The Digital Libraries Initiative (DLI) is a federally-sponsored
research program to understand and foster our use of digital information
at home, at school, and at work, now and tomorrow. This spans
a broad range of questions:
Six university-led public/private partnerships are
examining these and related issues. In this exhibit, we invite
you to explore some of the questions motivating this research
and to examine some of the findings. But these are dynamic projects
in a fast-changing world; take a moment to visit the web pages
of each project to see what's new.
Three Sponsoring Agencies
National Science Foundation <http://www.nsf.gov/>
Defense Advanced Research Projects Agency <http://www.darpa.mil/>
National Aeronautics and Space Administration <http://www.nasa.gov/>
Almost any kind of information can exist in digital
form - music, images, text, motion pictures, speech, and so on.
And the universe of this information is expanding. Some is created
digitally - satellite images or remote sensing data. Others must
be converted - the purpose of large scanning projects of historical
collections, corporate archives, and technical journals. But different
kinds of digital data have different storage and other requirements,
and some, like video, pose particularly complex retrieval problems.
A "document" can take many forms but is characterized by three properties: content, or what you are trying to say; structure, or how the content is organized; and format, how the content and structure are encoded so that we can store, find, and use these documents. The "California Dams" research shows how structure can be independent of content. In this demo, you can look at the same content, information about all the dams in the state of California, as either an image of a page, as text which can be searched, or as a tabular display of a subset of the information, depending on a query. Try it!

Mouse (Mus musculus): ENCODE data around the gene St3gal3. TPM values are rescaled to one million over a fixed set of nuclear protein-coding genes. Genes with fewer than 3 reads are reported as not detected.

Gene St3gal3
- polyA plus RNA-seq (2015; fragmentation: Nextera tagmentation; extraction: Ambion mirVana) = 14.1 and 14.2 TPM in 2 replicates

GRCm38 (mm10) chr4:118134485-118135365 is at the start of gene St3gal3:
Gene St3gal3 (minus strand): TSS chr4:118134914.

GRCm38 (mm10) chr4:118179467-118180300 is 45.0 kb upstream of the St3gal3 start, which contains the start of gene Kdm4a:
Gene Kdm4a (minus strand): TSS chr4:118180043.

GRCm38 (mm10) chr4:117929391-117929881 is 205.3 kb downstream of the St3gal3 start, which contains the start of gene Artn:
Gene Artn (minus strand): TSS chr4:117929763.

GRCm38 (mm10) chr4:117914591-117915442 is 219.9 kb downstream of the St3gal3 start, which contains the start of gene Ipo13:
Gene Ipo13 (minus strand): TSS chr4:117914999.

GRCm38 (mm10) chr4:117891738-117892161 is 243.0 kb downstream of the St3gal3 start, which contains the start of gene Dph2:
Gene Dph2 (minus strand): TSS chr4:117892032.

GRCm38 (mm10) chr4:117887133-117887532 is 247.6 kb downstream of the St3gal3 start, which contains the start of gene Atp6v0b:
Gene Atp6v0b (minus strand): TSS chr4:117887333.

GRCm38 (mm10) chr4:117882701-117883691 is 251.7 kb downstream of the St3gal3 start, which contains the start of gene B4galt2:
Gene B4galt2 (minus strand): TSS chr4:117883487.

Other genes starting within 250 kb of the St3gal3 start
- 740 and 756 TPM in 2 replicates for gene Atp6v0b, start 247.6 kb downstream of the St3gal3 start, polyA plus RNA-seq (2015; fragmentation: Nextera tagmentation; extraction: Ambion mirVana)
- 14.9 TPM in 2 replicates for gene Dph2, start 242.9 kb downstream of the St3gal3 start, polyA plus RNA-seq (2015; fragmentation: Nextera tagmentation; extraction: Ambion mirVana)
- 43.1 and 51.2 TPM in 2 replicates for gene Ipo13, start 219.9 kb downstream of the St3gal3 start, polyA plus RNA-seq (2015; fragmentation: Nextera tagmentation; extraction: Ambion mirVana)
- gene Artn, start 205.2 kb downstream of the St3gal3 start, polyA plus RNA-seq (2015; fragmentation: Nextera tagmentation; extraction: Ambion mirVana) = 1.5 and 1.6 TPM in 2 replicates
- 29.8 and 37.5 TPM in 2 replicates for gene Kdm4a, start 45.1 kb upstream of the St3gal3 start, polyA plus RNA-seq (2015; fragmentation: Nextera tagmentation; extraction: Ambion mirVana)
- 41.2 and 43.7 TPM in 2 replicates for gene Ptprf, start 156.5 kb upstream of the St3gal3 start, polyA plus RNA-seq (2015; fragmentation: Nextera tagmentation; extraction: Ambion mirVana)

The formats in which we store documents can differ substantially. For example, images are large; text is small.
Retrospective conversion is the process by which information in print format can be expressed in digital form - either as a sequence of characters or as a digitized image. Many rare and unique materials already exist in print on paper, and one important aspect of building large digital libraries is scanning, or digitizing, these materials and then indexing them for storage and future retrieval. Scanning is a lot harder than it looks: Researchers at the Alexandria Project have found that reliably scanning an aerial photograph can require 12 separate steps and 15-20 minutes. The item must then be indexed for future use - a separate process requiring several additional steps. How to automate these processes, and reduce the need for intensive human involvement, is an area of research.
Video embodies several media that can be taken apart, interpreted separately letting us employ different tools for different components, and then re-integrated. For example, some of the research at Carnegie Mellon is devoted to automatic speech recognition, converting speech to text so that we can search the text using one set of tools but search images using other strategies. Storing and searching different media are separate research issues; a first step is to take the complex "document" apart, so that we can differentiate among the components.
Standard Generalized Mark-up Language (SGML) is a set of codes that lets us subdivide a document into components (like chapters and paragraphs). Recognizing this underlying structure means that we can partition documents in consistent ways, save them efficiently, and retrieve only the relevant parts. SGML also lets us preserve display so that a page in an engineering journal displays on the screen in the same way that it appears in print.
Digital information is stored on computers across
the country and throughout the world. Advances in computing and
communications technologies mean that separate computers can be
networked, and users can find and use information any place and
at any time, restricted only by conditions applied by the owners